- Stocks closed lower Thursday after the Federal Reserve left its benchmark interest rate unchanged.
- West Texas Intermediate, the US oil benchmark, tumbled into a bear market.
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Stocks fell Thursday as disappointing earnings weighed on technology companies and after the Federal Reserve left its key rate unchanged and signaled it was still on track for one more hike this year.
The Dow Jones Industrial Average was mostly flat, and the S&P 500 was down 0.25%. The Nasdaq Composite lost 0.53%. The three major US indices had rallied a day before on the back of the midterm elections, where Democrats took control of the House and Republicans extended their majority in the Senate.
The dollar climbed 0.4% against a basket of currencies after the Federal Reserve kept its benchmark interest rate steady at 2.25% and signaled its fourth rate increase of the year could come in December. Treasury yields were also higher, with the 10-year up 1.9 basis points to 3.232%.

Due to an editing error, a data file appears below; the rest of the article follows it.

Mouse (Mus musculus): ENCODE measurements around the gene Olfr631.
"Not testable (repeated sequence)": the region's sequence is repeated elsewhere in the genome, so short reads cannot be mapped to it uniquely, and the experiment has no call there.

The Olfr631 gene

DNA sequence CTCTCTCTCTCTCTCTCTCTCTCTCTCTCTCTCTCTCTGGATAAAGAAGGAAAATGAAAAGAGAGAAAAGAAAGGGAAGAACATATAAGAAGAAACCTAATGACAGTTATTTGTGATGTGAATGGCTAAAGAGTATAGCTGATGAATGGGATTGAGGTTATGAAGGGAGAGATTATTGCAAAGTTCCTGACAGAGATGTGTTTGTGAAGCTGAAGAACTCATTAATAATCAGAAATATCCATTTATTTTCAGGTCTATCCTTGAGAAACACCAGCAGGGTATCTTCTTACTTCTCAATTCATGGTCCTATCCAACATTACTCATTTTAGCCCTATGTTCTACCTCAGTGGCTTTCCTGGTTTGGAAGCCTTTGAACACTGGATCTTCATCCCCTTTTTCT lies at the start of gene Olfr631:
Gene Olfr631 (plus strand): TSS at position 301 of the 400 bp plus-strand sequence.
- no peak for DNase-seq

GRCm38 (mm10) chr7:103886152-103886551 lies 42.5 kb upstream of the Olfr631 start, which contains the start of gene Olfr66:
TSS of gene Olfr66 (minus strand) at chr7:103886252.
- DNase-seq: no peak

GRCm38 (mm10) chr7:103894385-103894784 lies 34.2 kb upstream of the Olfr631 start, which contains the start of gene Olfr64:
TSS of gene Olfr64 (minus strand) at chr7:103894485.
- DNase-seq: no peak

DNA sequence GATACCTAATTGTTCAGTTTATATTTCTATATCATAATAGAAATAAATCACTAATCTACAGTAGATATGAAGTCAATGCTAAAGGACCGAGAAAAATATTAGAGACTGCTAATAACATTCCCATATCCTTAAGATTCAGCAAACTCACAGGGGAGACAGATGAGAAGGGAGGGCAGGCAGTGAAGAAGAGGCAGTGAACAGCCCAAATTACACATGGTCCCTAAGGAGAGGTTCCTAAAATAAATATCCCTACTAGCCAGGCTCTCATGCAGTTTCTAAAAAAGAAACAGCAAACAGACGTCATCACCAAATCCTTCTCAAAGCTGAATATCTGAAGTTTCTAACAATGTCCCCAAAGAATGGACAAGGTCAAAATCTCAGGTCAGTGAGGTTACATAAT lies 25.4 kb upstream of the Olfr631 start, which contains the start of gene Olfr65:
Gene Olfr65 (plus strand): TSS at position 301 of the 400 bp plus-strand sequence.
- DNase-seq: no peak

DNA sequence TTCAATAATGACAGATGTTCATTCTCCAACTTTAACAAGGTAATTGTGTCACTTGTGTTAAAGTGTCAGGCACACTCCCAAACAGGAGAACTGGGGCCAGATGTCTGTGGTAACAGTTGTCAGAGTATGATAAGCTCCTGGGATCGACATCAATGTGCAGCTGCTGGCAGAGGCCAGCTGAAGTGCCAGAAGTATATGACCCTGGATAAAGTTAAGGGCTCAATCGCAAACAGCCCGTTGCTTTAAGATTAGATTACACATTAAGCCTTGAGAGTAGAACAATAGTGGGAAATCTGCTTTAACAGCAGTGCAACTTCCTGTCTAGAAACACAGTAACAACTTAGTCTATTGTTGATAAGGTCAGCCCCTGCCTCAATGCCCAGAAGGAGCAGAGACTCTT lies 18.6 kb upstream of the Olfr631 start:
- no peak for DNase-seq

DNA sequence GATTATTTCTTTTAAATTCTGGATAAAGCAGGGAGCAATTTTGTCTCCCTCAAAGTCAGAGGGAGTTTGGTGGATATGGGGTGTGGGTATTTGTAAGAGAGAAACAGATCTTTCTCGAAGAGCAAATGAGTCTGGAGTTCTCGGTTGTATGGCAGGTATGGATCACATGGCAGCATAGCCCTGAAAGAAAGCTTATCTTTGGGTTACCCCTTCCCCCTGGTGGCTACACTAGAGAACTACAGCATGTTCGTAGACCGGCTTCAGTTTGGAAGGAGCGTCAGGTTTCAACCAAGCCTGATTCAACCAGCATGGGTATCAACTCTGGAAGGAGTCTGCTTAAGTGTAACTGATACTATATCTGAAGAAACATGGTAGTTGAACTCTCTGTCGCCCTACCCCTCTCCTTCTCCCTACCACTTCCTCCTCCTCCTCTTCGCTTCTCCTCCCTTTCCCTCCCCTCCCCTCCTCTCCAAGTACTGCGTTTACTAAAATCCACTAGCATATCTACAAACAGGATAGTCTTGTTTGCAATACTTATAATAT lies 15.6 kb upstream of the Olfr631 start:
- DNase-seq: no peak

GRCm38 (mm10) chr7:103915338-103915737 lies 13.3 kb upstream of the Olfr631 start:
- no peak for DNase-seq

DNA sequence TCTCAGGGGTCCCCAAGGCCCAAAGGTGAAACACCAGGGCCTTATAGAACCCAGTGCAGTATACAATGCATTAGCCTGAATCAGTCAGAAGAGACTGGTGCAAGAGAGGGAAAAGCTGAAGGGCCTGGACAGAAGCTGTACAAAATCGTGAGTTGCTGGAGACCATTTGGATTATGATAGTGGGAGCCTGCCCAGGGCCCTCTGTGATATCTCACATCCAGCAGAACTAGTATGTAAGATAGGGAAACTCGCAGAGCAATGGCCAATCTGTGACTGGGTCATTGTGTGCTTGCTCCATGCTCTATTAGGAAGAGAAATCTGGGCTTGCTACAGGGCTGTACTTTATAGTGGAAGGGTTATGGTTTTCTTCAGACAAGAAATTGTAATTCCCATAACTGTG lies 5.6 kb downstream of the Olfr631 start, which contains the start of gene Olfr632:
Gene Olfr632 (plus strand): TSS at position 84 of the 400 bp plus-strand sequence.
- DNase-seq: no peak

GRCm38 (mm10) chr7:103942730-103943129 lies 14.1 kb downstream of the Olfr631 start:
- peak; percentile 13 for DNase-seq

Ian Shepherdson, the chief economist at Pantheon Macroeconomics, said he was slightly surprised the Fed didn’t mention the drop in stocks. But he added that the rally over the past week meant the net impact on financial conditions since the stock market’s peak in early October had been relatively small.
“Assuming that remains the case, a rate hike next month is a done deal, but what we really want to see is how the Fed’s thinking evolves over the first few months of next year if the labor market continues to tighten and wage growth picks up, as we expect,” he said.
In the latest sign of a booming job market, the Labor Department said unemployment claims remained near four-and-a-half decade lows last week, dropping by a thousand to a seasonally adjusted 214,000.
Earnings season continued, with Square beating on the top and bottom lines but falling short on guidance. While Roku earnings topped expectations, the company reported slower growth in the third quarter. Disney was scheduled to report after the bell Thursday.
Oil prices sank more than 1% as rising inventories overshadowed energy sanctions against Iran that took effect this week. West Texas Intermediate, the US benchmark, settled in bear-market territory — down 20% from its October high— trading just above $60 a barrel at session lows. Adding to concerns, the Wall Street Journal reported a state-run think tank in Saudi Arabia is studying what an OPEC breakup would mean for the oil market.
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